About

Packages in Javascript

Packages JS provides modularity and scope management
in javascript by allowing you to create packages that explicitly state
their dependencies and the external objects they use through the
function Package, and make created functions and objects/classes
available for use by other packages through the function Export.

Similar functionality will be available in Javascript 2.0, but it will take some
time before widespread browser support will allow use to use it on a real life
project. In the meantime you can use Packages JS. It’s nothing fanciful,
but it gets the job done.

Problems with modularity in Javascript

To achieve modularity we should be able to separate code from each other. We should put code that belongs together in one file and put other unrelated code in other separate files. But just putting the code in separate files is not enough. Consider this example:

<script type="text/javascript" src="mylib.js"></script>
<script type="text/javascript" src="mysite.js"></script>

mylib.js:
function myFunction() {
  return "cool!";
}

mysite.js:
alert("My site is " + myFunction());
// alerts: "My site is cool!"

Now imagine some other library was added to the page:

<script type="text/javascript" src="mylib.js"></script>
<script type="text/javascript" src="otherlib.js"></script>
<script type="text/javascript" src="mysite.js"></script>

otherlib.js:
function myFunction() {
  return "broken!";
}

Can you guess what the alert will say? The problem is that your code in mysite.js and mylib.js is not protected from change by other code, because all code shares the same global namespace. Your ‘myFunction’ was simply overwritten by the one in otherlib.js so now your site is alerting it’s visitors that it’s broken. The problem is called naming collisions or namespace pollution.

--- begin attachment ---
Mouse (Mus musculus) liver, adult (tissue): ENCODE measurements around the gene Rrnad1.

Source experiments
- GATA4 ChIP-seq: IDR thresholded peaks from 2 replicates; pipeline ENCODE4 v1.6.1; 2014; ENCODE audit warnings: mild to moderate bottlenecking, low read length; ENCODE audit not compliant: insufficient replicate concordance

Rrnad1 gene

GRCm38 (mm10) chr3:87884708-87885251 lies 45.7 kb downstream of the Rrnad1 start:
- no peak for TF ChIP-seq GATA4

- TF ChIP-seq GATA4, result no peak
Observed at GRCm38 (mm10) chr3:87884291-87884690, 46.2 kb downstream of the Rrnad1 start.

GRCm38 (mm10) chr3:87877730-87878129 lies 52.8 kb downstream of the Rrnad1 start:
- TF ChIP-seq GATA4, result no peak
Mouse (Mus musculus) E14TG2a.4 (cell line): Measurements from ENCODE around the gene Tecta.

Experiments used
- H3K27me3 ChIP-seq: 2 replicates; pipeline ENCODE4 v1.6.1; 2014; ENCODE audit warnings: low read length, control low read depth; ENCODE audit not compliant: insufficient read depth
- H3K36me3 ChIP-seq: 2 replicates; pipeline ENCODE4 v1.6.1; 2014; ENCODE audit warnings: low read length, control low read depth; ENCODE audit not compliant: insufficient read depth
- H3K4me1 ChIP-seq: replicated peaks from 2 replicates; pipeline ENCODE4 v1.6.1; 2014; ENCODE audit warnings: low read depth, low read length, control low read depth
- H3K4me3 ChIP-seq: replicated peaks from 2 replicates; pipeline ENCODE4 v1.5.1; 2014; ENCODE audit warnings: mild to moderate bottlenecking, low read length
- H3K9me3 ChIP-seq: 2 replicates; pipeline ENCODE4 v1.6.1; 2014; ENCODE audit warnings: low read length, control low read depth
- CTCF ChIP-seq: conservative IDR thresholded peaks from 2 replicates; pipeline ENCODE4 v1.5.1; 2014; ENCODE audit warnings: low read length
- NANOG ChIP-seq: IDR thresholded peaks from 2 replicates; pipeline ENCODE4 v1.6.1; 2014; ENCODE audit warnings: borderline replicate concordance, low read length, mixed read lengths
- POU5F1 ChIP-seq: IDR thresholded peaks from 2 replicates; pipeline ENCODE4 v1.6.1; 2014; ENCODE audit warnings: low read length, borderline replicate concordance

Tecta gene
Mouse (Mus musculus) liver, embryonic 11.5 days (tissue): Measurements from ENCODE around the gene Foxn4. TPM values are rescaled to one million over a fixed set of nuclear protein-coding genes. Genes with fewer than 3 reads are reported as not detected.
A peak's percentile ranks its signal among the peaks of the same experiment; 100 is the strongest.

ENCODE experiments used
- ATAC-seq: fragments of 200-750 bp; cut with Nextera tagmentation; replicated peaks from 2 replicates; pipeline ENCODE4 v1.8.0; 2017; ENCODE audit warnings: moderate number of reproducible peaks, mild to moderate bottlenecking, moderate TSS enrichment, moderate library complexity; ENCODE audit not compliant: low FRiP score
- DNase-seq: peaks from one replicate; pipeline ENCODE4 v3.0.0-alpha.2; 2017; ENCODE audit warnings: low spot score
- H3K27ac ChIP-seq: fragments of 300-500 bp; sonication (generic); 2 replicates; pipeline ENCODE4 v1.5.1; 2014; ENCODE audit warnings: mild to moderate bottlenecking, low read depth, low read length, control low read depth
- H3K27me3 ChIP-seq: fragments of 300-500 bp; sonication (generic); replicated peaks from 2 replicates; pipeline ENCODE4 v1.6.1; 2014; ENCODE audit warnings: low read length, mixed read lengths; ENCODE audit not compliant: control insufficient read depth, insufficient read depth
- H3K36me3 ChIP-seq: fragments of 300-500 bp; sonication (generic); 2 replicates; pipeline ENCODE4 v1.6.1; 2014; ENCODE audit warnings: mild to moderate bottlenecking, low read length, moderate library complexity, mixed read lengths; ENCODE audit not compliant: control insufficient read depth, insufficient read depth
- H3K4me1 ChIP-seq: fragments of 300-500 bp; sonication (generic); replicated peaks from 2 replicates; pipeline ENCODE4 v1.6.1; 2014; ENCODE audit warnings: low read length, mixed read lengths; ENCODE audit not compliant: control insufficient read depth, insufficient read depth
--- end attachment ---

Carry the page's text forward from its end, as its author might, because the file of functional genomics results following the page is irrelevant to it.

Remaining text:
Traditional solutions

A solution that’s often used to circumvent this problem is wrapping code in an anonymous function which is immediately executed, like this:

(function(){
  // Code in here is in a local scope
  function myFunction() {
    return("cool!");
  }
  // we can use myFunction here...
  alert("My site is " + myFunction());
  })();
// ...but not here

Because local variables will override global ones with the same name, our call to myFunction will always call the correct function. Guaranteed. But the problem here is that we can’t break up the code into separate files because it has all got to be placed inside that anonymous function.

A second way of solving the problem is by simulating namespaces ourselves so we pollute the global scope as least as possible. Here is how that works:

mylib.js:
var mylib = {
  // Code in here is in the mylib object scope
  myFunction: function() {
    return "cool!";
  }
};

mysite.js:
alert("My site is " + mylib.myFunction());

Packages JS solution

Packages JS combines both traditional solutions. Your code is in a callback function passed as the third argument to Package() and you Export() the objects you wan to expose to other modules. Those exported objects get placed in an artificial namespace and get injected by Packages JS into the callback function of other packages if they define an argument with the same name as the exported object. Here is how the code would look with Packages JS.

mylib.js:
Package("mylib", [], function(){
  function myFunction() {
    return "cool!";
  }
  Export(myFunction, "myFunction");
});

mysite.js:
Package("mysite", ["mylib"], function(myFunction) {
  alert("My site is " + myFunction());
  // alternatively, access the object through it's namespace
  alert("Packages JS is " + mylib.myFunction());
});

Check it out on the live demo page.

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